Today, I remember my grandmother and pay tribute to Toots, the woman who helped to shape one of the most inspirational, motivating people in the history of the United States of America, Barack Obama. Thank you for giving us Barack.


  223. I had two fabulous grandmothers, both very different but still kind, loving and great mentors and cheerleaders. My Puerto Rican grandmother loved to make me chicken noodle soup and ham sandwiches and watch soap operas, Mary Tyler Moore and Bob Newhart with me. My Italian grandmother used to play cards with me, tell me stories about her life, teach me the importance of family and make me laugh. Two different souls who loved me very much and who I miss to this day. My PR grandmother died 23 years ago, my Italian gm died just 2 years ago. You never outgrow your grandmother’s love.

    Thank you Helen and Margaret for letting me share that. Best to you both. You are an inspiration to me.

    BTW, I do believe that Madelyn Dunham will see the outcome of her grandson’s bid for the presidency. Hopefully, she’ll be cheering in heaven tonight!


  224. RIP Toot


  225. My grandma died a dozen years ago and I miss her more and more as I get older. Born in 1904, she never finished grade school, leaving to work in a bridal salon as a seamstress. She could sew the finest seam and taught us all to embroider and create with our hands. I think of her with every quilt I make. She wasn’t much of a cook but some of her Bohemian specialities are staples for her family–her Bohemian spaghetti, Bohemian chop suey, hoska, peach dumplings and garlic stuffing for the turkey. Now we are passing them on to younger generations. She later worked in a dress shop for over 50 years so we always had great wardrobes and a lot of coats growing up. Grandma could sell you anything. She worked all her life, retiring at 83 and setting a wonderful strong example for her daughter, granddaughters and great-granddaughters. She always had her own money and was really proud of her ability to buy things for the house or for us. She was never very demonstrative but expressed her love for her family in the many things she did for them, in service and in hard work and in duty. Fulfilling your responsibilities, stepping up, being the bedrock of a family–all things she lived and taught us. Her sense of humor tended to the slapstick. She never saw someone slip on a banana peel that she didn’t laugh. It used to embarass us. As I age, I understand a little better the freedom to react honestly and with gusto to life’s occurrences. There’s another lesson she taught us. She was a great lady.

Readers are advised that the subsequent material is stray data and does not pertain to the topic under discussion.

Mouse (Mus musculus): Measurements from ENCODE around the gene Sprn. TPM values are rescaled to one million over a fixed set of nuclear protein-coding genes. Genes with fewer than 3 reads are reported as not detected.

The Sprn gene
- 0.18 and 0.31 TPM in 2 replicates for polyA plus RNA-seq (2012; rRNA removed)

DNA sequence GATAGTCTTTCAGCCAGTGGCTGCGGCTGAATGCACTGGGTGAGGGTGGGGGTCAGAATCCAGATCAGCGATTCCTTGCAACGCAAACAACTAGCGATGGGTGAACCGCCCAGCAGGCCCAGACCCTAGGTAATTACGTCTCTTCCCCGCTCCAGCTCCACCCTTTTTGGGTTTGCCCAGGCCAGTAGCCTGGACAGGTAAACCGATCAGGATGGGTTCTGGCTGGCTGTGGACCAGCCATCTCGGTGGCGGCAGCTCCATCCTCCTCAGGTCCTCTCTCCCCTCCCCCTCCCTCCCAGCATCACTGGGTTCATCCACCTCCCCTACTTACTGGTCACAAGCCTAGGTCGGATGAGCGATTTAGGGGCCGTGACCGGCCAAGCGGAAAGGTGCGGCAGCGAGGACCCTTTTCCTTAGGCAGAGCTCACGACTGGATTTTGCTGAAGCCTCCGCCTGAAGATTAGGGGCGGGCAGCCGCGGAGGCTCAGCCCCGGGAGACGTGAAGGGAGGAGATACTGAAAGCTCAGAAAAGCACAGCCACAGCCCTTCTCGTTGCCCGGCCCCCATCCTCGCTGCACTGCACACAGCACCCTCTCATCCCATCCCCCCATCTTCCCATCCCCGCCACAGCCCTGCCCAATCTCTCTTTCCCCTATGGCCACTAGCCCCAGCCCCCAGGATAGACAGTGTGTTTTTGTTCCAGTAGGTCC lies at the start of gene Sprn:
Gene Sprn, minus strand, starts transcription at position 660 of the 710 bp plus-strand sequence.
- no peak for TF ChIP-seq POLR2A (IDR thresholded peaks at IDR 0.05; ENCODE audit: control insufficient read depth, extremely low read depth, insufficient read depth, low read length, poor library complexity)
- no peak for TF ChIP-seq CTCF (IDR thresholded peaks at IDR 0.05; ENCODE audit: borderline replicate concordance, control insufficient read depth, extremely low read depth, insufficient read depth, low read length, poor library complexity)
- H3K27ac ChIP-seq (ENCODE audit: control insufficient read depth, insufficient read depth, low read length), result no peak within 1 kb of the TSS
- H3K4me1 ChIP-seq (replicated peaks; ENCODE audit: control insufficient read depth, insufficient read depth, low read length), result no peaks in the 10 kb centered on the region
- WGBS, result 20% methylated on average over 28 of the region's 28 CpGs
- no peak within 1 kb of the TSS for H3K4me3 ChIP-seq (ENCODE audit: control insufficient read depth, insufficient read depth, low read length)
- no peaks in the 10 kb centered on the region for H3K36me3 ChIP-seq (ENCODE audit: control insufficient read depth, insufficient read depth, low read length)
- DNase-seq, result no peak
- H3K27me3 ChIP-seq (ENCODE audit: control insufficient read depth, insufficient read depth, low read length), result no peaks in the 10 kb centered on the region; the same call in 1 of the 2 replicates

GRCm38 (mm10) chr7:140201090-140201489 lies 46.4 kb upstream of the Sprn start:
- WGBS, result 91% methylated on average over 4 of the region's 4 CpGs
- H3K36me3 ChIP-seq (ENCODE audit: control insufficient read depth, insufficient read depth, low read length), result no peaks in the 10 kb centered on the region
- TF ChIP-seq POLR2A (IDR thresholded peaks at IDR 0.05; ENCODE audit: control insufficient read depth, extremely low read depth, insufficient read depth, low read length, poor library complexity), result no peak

226. A lot of the memories of my grandma (“nihmaw”) center around food. She made the best biscuits and fried apple pies. I have lots of memories of playing Dominoes and Rook. the card game with her. She could never make it through a game without pouting about how “bad” her “hands” were, even though they weren’t that bad. But she was good natured about it. My brothers, cousins and I could poke fun at her. When we were dealt a “bad” hand, we would stomp our feet and whine – I’ve been dealt a”nihmaw” hand. She died the year my oldest son, who is now 11, was born. She passed away when he was 7 months. I have a sweet picture of her bouncing him on her knee, about a month before she died.


  227. I called my grandma (Maternal side) Lalla. She used to gather all the kids in the family around her and tell us old Moroccan fables. I would always try to be closer to her than the rest of my cousins. She always had sticky candy in her purse and even as I reached 20 years of age, she would still ask me to bring her her purse and give me a candy or piece of chocolate.
    She was a great story teller and I miss her bunches. She passed away on February 14, 2006. I didn’t get to be at her funeral. But I called everyday to share grief and memories with the rest of the family for the 2 weeks that followed. People whom none of the family members knew showed up at her funeral and people, her own children were laughing throughout the ceremony. She left too many good memories in their heart for them to spend the whole time crying. She had been in bed for 8 months before she passed away at 86 due to a stroke, so everyone was pretty much prepared.
    I miss her tremendously and wish I could tell her just how much I love her.

    My other grandma, on my dad’s side is still alive. I love her to death too. She whispers prayers and blessings to her grandchildren whenever she sees us. She’s also 87! A gem!

    I miss both of them!


  228. And, yes, everyone please vote.

    Yes we can.


  229. When I was little, my grandma used to make me McDonalds “picnics” where she’d spread out a towel in front of the TV and let me eat my McNuggets there.

    I don’t know that anything before or since makes me so happy 🙂


  230. My maternal grandmother, the one everyone says I look like and who we called Obaachan (“grandmother” in Japanese), died almost 3 years ago. I didn’t see nearly enough of her, as she lived in Japan and I live in the US. Even though I hadn’t seen her in years, I felt much closer to her than my paternal grandmother. Maybe because everyone says that I resemble her most closely out of anyone else in the family.